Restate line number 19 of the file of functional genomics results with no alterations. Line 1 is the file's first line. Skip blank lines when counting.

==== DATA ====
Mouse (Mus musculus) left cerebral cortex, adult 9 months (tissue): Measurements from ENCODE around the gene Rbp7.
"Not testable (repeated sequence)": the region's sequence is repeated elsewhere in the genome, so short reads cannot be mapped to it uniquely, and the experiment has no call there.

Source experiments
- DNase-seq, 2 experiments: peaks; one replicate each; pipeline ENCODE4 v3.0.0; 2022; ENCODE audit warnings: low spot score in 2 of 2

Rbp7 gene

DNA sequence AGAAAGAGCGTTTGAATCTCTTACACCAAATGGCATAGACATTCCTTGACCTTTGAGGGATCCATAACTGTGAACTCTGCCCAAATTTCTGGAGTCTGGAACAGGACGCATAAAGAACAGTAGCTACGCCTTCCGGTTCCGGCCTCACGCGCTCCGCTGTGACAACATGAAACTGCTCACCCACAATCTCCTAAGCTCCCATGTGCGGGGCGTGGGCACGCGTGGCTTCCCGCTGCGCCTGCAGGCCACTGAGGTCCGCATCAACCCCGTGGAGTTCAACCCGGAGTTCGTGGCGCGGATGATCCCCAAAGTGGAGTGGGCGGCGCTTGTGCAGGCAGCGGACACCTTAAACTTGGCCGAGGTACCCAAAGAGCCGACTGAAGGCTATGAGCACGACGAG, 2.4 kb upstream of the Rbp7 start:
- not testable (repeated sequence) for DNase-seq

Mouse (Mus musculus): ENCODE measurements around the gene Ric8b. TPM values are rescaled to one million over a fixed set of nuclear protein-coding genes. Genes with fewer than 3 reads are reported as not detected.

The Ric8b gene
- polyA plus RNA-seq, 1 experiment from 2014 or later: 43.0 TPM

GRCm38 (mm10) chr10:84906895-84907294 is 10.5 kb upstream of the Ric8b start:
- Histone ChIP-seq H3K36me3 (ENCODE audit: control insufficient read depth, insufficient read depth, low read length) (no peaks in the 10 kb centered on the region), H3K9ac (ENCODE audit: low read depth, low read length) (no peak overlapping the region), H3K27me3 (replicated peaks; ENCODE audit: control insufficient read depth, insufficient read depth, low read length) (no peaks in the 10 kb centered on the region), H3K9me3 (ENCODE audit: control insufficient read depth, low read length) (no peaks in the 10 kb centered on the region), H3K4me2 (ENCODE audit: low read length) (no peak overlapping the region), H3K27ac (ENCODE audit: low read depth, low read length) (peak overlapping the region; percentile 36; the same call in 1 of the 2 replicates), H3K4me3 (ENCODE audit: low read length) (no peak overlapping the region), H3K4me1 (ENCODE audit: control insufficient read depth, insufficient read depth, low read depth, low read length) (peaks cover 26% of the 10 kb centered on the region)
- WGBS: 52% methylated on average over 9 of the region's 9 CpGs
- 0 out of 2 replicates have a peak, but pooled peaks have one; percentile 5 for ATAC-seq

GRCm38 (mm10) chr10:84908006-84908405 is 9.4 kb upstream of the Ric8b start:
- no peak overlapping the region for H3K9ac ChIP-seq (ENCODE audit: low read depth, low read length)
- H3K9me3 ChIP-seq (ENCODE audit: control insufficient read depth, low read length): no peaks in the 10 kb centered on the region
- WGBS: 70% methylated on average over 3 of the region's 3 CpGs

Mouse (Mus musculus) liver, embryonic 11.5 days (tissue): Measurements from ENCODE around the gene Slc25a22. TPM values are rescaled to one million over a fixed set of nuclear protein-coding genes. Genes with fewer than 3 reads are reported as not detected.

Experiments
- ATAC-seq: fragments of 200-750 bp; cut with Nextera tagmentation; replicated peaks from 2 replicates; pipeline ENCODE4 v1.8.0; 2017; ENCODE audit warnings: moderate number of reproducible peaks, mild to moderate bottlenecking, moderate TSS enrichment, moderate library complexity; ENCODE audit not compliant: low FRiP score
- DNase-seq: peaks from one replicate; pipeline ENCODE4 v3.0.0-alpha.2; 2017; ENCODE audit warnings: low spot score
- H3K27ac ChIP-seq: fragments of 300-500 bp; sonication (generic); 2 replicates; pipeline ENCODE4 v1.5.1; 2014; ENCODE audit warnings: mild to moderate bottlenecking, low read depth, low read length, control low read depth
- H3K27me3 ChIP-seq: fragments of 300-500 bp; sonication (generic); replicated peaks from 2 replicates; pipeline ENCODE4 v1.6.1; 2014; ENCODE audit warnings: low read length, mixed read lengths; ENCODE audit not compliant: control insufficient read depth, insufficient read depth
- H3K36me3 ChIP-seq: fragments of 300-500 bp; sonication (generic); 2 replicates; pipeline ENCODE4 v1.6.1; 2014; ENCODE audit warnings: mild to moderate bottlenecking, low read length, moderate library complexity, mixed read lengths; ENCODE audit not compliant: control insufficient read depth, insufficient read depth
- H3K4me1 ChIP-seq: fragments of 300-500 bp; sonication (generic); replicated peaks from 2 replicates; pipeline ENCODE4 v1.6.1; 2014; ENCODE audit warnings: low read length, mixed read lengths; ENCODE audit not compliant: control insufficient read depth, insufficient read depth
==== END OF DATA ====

Mouse (Mus musculus) liver, embryonic 11.5 days (tissue): Measurements from ENCODE around the gene Slc25a22. TPM values are rescaled to one million over a fixed set of nuclear protein-coding genes. Genes with fewer than 3 reads are reported as not detected.